Nonfiction > E.C. Stedman & E.M. Hutchinson, eds. > A Library of American Literature > 1788–1820
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Stedman and Hutchinson, comps.  A Library of American Literature:
An Anthology in Eleven Volumes.  1891.
Vol. IV: Literature of the Republic, Part I., Constitutional period, 1788–1820
 
The Character of Hamilton
By Harrison Gray Otis (1765–1848)
 
[Born in Boston, Mass., 1765. Died there, 1848. From the Eulogy pronounced before the Citizens of Boston, 26 July, 1804.]

SUCH was the untimely fate of Alexander Hamilton, whose character warrants the apprehension, that “take him for all in all, we ne’er shall look upon his like again.”
  1
  Nature, even in the partial distribution of her favors, generally limits the attainments of great men within distinct and particular spheres of eminence. But he was the darling of nature, and privileged beyond the rest of her favorites. His mind caught at a glance that perfect comprehension of a subject for which others are indebted to a patient labor and investigation. In whatever department he was called to act, he discovered an intuitive knowledge of its duties, which gave him an immediate ascendency over those who had made them the study of their lives; so that, after running through the circle of office, as a soldier, statesman and financier, no question remained for which he had been qualified, but only in which he had evinced the most superlative merit. He did not dissemble his attachment to a military life, nor his consciousness of possessing talents for command; yet no man more strenuously advocated the rights of the civil over the military power, nor more cheerfully abdicated command and returned to the rank of the citizen, when his country could dispense with the necessity of an army.  2
  In his private profession, at a bar abounding with men of learning and experience, he was without a rival. He arranged, with the happiest facility, the materials collected in the vast storehouse of his memory, surveyed his subject under all its aspects, and enforced his arguments with such powers of reasoning, that nothing was wanting to produce conviction, and generally to insure success. His eloquence combined the nervousness and copious elegance of the Greek and Roman schools, and gave him the choice of his clients and his business. These wonderful powers were accompanied by a natural politeness and winning condescension, which forestalled the envy of his brethren. Their hearts were gained before their pride was alarmed; and they united in their approbation of a pre-eminence which reflected honor on their fraternity.  3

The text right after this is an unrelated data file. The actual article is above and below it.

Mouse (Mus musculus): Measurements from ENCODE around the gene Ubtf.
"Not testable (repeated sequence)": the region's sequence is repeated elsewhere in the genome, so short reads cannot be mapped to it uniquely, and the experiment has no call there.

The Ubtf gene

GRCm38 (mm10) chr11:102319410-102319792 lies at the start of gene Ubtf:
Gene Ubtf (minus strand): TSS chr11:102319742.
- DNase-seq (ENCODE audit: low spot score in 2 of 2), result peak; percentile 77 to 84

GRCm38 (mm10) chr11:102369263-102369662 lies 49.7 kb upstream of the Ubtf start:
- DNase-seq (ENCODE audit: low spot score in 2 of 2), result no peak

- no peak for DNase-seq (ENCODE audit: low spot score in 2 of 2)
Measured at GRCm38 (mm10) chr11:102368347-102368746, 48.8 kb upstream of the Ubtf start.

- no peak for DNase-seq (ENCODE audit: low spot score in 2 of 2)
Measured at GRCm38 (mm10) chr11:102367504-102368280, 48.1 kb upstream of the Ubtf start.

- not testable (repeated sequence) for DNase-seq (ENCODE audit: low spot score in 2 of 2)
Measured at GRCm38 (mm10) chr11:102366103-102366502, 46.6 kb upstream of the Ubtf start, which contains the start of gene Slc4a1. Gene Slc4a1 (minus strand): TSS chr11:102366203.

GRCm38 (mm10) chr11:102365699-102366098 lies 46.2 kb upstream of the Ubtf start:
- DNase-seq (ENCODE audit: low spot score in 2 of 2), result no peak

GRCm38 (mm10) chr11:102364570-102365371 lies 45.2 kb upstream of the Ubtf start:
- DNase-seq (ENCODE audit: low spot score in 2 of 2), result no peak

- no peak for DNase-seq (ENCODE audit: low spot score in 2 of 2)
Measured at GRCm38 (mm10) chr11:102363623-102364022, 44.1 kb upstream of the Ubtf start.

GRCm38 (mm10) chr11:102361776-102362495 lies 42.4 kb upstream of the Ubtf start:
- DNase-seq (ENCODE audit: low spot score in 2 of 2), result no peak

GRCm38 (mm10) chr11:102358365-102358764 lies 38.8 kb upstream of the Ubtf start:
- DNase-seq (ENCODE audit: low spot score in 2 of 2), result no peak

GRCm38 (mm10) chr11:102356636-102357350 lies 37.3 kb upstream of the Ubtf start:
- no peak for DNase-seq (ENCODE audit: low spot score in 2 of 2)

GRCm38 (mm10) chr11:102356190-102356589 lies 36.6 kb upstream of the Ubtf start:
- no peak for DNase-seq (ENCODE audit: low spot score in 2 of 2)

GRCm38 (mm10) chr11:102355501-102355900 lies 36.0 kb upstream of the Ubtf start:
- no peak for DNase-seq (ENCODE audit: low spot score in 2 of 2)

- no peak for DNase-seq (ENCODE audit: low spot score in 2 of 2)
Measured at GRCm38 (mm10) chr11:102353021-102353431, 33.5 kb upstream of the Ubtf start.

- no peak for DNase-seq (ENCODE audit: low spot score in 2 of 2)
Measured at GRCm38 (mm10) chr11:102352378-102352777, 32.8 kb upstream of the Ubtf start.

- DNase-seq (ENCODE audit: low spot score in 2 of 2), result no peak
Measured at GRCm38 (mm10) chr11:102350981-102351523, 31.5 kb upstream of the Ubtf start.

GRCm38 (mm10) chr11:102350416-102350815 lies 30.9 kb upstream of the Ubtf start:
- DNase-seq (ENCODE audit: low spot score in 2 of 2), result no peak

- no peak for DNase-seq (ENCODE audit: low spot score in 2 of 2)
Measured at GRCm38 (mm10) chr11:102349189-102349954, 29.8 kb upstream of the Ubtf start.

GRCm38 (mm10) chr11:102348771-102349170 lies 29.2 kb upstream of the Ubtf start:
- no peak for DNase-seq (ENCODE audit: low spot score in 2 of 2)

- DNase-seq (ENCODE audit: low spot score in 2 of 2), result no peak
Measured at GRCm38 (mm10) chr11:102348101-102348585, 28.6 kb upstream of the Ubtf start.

From such talents, adorned by incorruptible honesty and boundless generosity, an immense personal influence over his political and private friends was inseparable; and by those who did not know him, and who saw the use to which ambition might apply it, he was sometimes suspected of views unpropitious to the nature of our government. The charge was inconsistent with the exertions he had made to render that government, in its present form, worthy of the attachment and support of the people, and his voluntary relinquishment of the means of ambition, the purse-strings of the nation. He was, indeed, ambitious, but not of power; he was ambitious only to convince the world of the spotless integrity of his administration and character. This was the key to the finest sensibilities of the heart. He shrunk from the imputation of misconduct in public life; and if his judgment ever misled him, it was only when warped by an excessive eagerness to vindicate himself at the expense of his discretion. To calumny, in every other shape, he opposed the defence of dignified silence and contempt.  4
  Had such a character been exempt from foibles and frailties, it would not have been human. Yet so small was the catalogue of these, that they would have escaped observation, but for the unparalleled frankness of his nature, which prompted him to confess them to the world. He did not consider greatness as an authority for habitual vice; and he repented with such contrition of casual error, that none remained offended but those who never had a right to complain. The virtues of his private and domestic character comprised whatever conciliates affection and begets respect. To envy he was a stranger, and of merit and talents the unaffected eulogist and admirer. The charms of his conversation, the brilliance of his wit, his regard to decorum, his ineffable good-humor, which led him down from the highest range of intellect to the level of colloquial pleasantry, will never be forgotten, perhaps never equalled.  5
 
 
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